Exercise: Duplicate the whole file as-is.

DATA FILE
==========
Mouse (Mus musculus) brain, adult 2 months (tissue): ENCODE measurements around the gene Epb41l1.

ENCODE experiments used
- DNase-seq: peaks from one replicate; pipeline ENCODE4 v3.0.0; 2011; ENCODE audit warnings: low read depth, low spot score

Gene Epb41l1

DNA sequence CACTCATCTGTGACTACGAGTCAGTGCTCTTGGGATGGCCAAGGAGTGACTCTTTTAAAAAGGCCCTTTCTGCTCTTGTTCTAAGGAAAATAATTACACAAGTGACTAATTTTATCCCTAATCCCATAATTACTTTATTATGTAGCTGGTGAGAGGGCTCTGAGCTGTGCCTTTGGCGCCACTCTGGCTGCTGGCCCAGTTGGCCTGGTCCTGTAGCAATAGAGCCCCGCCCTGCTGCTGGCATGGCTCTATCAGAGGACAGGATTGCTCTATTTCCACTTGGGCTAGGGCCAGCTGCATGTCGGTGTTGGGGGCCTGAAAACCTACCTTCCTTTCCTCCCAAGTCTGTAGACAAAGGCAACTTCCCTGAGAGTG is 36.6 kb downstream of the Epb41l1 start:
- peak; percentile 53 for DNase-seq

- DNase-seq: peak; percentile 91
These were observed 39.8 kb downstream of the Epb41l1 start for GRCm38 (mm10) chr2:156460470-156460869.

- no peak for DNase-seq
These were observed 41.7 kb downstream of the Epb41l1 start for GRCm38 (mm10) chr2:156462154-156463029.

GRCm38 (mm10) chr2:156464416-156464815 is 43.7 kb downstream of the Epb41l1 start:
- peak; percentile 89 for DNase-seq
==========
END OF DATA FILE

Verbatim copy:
Mouse (Mus musculus) brain, adult 2 months (tissue): ENCODE measurements around the gene Epb41l1.

ENCODE experiments used
- DNase-seq: peaks from one replicate; pipeline ENCODE4 v3.0.0; 2011; ENCODE audit warnings: low read depth, low spot score

Gene Epb41l1

DNA sequence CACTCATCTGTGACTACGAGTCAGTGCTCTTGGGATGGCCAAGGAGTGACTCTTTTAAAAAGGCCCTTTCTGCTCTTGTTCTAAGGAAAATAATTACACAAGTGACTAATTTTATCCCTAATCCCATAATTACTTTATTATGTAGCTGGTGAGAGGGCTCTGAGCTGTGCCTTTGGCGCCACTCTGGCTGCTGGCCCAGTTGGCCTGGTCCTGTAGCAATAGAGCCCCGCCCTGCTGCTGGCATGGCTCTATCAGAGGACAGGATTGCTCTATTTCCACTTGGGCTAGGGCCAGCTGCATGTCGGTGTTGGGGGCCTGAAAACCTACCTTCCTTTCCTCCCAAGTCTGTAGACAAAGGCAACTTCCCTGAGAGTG is 36.6 kb downstream of the Epb41l1 start:
- peak; percentile 53 for DNase-seq

- DNase-seq: peak; percentile 91
These were observed 39.8 kb downstream of the Epb41l1 start for GRCm38 (mm10) chr2:156460470-156460869.

- no peak for DNase-seq
These were observed 41.7 kb downstream of the Epb41l1 start for GRCm38 (mm10) chr2:156462154-156463029.

GRCm38 (mm10) chr2:156464416-156464815 is 43.7 kb downstream of the Epb41l1 start:
- peak; percentile 89 for DNase-seq